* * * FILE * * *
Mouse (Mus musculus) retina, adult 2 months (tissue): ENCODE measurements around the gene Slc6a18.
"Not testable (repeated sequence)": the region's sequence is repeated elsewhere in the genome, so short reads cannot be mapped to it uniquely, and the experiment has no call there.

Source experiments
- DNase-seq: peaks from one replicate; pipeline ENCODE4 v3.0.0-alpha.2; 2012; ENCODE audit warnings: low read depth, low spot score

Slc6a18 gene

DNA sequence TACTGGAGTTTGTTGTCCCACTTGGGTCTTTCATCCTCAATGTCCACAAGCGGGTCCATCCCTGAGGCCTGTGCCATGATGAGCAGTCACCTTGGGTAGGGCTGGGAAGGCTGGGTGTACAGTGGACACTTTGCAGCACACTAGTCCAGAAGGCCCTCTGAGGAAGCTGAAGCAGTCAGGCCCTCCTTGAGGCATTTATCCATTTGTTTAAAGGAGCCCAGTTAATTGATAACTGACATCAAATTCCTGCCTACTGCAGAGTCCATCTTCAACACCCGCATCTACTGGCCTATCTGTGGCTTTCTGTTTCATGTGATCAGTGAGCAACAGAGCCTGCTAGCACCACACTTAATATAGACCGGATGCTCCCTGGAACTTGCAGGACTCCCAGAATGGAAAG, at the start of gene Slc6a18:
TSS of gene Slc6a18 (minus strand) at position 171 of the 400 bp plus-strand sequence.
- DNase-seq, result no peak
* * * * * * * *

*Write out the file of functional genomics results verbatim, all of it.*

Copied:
Mouse (Mus musculus) retina, adult 2 months (tissue): ENCODE measurements around the gene Slc6a18.
"Not testable (repeated sequence)": the region's sequence is repeated elsewhere in the genome, so short reads cannot be mapped to it uniquely, and the experiment has no call there.

Source experiments
- DNase-seq: peaks from one replicate; pipeline ENCODE4 v3.0.0-alpha.2; 2012; ENCODE audit warnings: low read depth, low spot score

Slc6a18 gene

DNA sequence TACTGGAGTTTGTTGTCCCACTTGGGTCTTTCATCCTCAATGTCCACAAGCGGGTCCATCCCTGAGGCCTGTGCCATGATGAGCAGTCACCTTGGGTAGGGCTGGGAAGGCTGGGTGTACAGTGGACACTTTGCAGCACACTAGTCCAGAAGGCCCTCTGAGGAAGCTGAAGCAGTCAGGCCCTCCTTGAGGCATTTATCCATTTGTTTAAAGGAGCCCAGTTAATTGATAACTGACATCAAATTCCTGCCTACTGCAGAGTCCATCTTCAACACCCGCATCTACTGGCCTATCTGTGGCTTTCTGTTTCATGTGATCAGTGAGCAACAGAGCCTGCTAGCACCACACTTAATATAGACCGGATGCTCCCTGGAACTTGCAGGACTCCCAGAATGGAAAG, at the start of gene Slc6a18:
TSS of gene Slc6a18 (minus strand) at position 171 of the 400 bp plus-strand sequence.
- DNase-seq, result no peak